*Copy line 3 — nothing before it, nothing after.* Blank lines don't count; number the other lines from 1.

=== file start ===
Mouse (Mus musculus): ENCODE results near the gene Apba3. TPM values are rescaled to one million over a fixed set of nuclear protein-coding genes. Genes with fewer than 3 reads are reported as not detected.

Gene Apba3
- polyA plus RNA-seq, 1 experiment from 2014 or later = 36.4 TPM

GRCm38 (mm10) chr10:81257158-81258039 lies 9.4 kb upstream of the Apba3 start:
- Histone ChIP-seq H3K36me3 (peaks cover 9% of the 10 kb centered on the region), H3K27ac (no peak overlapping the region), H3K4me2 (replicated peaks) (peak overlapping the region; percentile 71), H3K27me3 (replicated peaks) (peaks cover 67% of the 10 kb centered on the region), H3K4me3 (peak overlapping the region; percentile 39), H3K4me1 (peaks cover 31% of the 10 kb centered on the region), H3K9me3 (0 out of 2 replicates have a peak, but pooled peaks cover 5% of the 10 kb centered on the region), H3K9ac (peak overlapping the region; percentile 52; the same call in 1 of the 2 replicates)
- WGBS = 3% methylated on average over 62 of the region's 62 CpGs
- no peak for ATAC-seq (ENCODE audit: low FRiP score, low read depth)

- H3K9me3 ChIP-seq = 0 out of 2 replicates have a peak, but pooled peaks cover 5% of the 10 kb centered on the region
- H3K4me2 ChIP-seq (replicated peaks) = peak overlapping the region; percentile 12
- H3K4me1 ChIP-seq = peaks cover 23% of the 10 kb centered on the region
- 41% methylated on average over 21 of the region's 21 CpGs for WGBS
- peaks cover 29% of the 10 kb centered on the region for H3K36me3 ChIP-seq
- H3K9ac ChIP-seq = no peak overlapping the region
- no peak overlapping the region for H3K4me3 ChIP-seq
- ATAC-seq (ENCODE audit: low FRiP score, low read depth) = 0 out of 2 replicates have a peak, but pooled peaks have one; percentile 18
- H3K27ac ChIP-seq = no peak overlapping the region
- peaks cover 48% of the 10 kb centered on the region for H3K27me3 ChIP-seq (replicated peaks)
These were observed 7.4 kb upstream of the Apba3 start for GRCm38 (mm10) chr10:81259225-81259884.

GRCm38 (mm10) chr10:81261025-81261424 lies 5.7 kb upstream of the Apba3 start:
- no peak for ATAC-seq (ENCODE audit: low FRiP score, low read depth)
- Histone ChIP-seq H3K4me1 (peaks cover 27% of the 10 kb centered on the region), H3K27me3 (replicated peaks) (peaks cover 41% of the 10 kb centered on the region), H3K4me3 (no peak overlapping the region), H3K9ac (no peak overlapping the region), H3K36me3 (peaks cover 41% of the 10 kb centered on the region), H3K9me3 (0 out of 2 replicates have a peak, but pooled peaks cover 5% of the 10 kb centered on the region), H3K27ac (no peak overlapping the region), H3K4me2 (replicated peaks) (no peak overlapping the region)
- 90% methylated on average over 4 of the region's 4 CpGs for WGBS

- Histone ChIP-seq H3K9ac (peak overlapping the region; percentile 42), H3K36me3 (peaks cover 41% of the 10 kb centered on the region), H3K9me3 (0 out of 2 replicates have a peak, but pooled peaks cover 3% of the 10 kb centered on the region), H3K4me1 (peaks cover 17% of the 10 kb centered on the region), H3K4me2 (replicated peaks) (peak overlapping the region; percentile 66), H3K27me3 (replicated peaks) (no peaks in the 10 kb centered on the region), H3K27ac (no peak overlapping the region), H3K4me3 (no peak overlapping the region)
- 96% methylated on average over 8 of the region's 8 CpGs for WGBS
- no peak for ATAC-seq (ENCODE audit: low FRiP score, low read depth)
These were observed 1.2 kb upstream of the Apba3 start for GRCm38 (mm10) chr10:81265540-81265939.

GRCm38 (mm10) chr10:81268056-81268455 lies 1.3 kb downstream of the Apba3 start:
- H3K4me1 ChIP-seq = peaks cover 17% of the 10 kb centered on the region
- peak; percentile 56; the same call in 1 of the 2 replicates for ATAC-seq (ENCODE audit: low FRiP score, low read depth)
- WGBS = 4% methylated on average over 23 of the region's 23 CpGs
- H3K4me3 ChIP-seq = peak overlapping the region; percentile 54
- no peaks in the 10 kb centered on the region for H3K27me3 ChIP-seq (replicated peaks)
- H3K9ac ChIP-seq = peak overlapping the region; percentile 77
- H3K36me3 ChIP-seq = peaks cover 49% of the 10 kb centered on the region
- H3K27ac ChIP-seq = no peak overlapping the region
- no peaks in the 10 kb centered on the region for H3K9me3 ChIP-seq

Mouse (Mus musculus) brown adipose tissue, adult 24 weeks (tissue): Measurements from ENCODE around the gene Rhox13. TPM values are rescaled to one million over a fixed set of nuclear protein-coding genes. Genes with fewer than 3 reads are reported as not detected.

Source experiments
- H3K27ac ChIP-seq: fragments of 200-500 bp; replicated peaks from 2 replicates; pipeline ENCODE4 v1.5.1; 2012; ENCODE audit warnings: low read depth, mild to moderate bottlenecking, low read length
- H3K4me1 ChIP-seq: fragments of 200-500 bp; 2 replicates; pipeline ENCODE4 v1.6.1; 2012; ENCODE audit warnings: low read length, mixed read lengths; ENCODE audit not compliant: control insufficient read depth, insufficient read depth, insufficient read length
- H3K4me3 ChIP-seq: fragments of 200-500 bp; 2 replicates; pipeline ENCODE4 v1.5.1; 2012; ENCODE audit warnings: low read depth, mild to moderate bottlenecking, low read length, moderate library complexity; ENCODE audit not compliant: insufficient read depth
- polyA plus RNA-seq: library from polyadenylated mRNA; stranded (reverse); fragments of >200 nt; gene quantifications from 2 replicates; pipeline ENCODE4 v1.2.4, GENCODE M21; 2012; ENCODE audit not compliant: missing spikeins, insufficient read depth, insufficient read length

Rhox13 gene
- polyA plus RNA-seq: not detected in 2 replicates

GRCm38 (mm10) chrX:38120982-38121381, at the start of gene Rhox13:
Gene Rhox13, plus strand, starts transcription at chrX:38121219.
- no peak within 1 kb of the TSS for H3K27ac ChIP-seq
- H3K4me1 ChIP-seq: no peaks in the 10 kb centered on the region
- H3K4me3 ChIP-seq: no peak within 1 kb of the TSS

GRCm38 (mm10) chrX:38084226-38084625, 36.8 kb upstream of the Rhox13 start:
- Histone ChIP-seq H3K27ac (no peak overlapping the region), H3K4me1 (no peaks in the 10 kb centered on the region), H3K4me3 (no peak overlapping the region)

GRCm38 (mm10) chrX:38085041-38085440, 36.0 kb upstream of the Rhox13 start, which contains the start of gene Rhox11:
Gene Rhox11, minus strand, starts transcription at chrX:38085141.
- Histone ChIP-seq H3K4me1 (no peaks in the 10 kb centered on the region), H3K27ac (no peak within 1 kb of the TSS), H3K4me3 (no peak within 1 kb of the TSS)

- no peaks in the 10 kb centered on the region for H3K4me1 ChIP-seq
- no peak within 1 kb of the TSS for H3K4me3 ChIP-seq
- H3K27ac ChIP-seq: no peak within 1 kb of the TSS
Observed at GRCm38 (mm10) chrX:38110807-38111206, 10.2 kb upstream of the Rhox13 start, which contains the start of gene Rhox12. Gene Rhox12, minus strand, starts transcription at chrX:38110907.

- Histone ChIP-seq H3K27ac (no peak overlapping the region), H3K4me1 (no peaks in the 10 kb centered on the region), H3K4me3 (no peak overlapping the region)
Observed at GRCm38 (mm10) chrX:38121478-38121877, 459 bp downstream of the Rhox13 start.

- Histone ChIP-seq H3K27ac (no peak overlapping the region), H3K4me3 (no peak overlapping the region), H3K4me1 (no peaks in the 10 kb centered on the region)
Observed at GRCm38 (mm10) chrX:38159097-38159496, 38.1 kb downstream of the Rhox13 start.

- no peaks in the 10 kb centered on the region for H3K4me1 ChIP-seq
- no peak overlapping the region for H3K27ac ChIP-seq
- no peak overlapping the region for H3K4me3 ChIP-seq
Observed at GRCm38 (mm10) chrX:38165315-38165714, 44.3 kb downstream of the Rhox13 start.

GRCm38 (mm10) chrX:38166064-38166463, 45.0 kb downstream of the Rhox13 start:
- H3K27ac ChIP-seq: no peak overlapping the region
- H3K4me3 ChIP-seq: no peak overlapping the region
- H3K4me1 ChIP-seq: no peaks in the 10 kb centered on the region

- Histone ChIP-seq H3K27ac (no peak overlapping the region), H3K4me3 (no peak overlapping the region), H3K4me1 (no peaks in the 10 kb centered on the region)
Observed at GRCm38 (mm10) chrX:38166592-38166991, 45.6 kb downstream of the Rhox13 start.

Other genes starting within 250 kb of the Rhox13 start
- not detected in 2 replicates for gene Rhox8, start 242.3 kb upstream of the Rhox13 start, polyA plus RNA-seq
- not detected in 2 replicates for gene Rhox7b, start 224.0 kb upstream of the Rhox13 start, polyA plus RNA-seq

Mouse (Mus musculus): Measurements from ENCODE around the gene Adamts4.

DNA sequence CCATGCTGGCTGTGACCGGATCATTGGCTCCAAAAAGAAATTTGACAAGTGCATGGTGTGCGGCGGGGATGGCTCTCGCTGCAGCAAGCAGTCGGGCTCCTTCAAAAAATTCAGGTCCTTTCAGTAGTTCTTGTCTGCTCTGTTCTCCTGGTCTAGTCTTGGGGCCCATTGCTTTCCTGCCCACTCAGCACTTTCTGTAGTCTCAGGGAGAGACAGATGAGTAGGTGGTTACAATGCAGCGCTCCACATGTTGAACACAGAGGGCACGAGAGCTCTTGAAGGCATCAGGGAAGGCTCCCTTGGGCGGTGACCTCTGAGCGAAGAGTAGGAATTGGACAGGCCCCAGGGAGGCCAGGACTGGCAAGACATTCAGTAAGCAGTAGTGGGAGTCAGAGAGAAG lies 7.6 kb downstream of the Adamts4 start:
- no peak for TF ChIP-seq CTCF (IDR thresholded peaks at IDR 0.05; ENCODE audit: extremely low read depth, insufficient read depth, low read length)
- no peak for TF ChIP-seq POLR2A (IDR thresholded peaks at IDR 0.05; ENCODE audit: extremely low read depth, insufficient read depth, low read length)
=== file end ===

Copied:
- polyA plus RNA-seq, 1 experiment from 2014 or later = 36.4 TPM